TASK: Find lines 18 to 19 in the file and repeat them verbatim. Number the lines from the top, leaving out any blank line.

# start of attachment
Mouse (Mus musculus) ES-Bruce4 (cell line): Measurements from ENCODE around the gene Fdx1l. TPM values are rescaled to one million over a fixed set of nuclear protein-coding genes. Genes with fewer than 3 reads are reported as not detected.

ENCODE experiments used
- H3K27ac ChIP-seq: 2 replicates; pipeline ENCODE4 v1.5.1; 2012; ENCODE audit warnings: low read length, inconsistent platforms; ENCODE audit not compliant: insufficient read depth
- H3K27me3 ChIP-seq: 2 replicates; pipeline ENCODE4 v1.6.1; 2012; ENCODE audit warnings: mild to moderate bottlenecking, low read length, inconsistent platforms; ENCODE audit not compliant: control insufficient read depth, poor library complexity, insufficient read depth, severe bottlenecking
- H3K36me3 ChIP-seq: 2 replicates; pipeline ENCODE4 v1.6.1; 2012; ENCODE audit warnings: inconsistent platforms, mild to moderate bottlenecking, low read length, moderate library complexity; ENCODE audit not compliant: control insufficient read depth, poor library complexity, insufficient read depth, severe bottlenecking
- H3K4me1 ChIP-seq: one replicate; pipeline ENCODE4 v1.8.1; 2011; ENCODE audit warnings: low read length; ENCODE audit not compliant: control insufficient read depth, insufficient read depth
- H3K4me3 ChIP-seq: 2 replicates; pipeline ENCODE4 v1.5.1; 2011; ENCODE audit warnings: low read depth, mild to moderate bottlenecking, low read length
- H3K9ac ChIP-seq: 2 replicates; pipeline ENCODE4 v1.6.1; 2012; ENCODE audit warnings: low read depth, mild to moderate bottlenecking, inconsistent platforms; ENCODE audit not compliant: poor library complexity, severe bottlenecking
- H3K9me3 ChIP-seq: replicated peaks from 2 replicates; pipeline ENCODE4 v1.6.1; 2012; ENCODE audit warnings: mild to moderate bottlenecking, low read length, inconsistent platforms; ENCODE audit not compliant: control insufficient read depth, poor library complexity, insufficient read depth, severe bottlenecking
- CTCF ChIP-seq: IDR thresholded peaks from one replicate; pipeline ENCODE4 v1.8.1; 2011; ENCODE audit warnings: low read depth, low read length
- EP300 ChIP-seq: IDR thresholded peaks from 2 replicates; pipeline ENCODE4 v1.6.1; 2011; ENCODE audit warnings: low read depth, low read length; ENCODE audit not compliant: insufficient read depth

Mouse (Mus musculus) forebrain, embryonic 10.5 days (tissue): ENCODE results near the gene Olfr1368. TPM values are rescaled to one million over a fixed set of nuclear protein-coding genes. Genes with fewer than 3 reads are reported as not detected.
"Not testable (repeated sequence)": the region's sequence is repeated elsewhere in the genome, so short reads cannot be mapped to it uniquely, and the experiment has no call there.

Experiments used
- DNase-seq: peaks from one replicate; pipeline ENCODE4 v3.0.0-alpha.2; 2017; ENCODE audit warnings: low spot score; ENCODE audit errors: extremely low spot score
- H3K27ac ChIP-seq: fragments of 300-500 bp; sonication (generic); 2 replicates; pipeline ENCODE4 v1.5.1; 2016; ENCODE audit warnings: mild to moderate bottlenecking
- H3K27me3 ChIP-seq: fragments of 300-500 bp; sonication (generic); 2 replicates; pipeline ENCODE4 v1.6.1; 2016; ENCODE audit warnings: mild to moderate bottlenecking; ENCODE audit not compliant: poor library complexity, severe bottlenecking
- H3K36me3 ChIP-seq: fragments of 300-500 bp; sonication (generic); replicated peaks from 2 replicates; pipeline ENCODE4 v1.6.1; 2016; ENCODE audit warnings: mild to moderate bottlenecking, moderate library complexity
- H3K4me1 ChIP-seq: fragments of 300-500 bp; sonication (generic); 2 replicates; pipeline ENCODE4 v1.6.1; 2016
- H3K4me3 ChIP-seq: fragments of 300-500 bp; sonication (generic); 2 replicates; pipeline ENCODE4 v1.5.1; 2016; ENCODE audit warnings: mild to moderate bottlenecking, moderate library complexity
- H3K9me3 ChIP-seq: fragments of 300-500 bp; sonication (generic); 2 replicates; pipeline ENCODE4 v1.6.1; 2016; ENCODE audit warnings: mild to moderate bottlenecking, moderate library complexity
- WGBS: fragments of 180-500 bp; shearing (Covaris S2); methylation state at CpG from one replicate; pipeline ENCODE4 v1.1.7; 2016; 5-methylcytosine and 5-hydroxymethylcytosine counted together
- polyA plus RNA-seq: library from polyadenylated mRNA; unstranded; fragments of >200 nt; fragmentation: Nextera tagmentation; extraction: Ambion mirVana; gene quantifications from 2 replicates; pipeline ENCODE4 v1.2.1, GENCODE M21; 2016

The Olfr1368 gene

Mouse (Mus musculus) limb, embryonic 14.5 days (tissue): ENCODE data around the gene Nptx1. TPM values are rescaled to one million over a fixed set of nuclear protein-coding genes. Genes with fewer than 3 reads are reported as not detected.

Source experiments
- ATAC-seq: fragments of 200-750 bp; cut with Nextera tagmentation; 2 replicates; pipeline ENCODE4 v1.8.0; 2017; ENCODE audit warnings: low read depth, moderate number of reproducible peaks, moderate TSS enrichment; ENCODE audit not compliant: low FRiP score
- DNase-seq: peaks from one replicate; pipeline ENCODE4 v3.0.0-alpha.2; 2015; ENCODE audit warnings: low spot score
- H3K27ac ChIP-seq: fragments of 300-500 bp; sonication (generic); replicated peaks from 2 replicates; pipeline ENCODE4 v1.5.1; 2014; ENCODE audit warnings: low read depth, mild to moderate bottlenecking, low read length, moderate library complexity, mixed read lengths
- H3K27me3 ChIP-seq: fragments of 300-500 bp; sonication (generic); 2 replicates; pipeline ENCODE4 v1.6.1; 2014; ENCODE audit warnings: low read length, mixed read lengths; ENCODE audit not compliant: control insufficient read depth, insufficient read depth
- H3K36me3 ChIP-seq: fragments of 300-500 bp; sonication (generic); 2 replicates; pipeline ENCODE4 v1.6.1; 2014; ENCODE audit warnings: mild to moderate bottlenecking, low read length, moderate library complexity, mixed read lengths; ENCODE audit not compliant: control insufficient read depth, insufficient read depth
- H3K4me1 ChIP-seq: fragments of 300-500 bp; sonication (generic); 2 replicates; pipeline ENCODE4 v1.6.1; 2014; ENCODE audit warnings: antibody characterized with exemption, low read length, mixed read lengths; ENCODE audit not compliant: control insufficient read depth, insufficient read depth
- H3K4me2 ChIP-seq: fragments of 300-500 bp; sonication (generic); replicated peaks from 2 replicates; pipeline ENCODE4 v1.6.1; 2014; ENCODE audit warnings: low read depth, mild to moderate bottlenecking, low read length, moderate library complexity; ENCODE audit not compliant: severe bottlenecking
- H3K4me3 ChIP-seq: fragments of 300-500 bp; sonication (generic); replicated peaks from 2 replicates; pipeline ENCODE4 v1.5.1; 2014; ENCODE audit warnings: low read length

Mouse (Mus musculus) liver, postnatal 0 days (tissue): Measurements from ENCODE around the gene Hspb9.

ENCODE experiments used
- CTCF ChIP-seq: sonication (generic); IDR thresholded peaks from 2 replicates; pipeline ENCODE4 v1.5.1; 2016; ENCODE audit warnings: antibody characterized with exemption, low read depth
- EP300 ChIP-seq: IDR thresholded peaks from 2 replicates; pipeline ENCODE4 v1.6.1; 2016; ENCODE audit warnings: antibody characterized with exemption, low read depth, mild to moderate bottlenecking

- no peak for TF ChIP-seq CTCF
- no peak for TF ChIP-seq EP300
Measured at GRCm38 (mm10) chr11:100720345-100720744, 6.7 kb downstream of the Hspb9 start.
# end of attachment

- H3K36me3 ChIP-seq: fragments of 300-500 bp; sonication (generic); replicated peaks from 2 replicates; pipeline ENCODE4 v1.6.1; 2016; ENCODE audit warnings: mild to moderate bottlenecking, moderate library complexity
- H3K4me1 ChIP-seq: fragments of 300-500 bp; sonication (generic); 2 replicates; pipeline ENCODE4 v1.6.1; 2016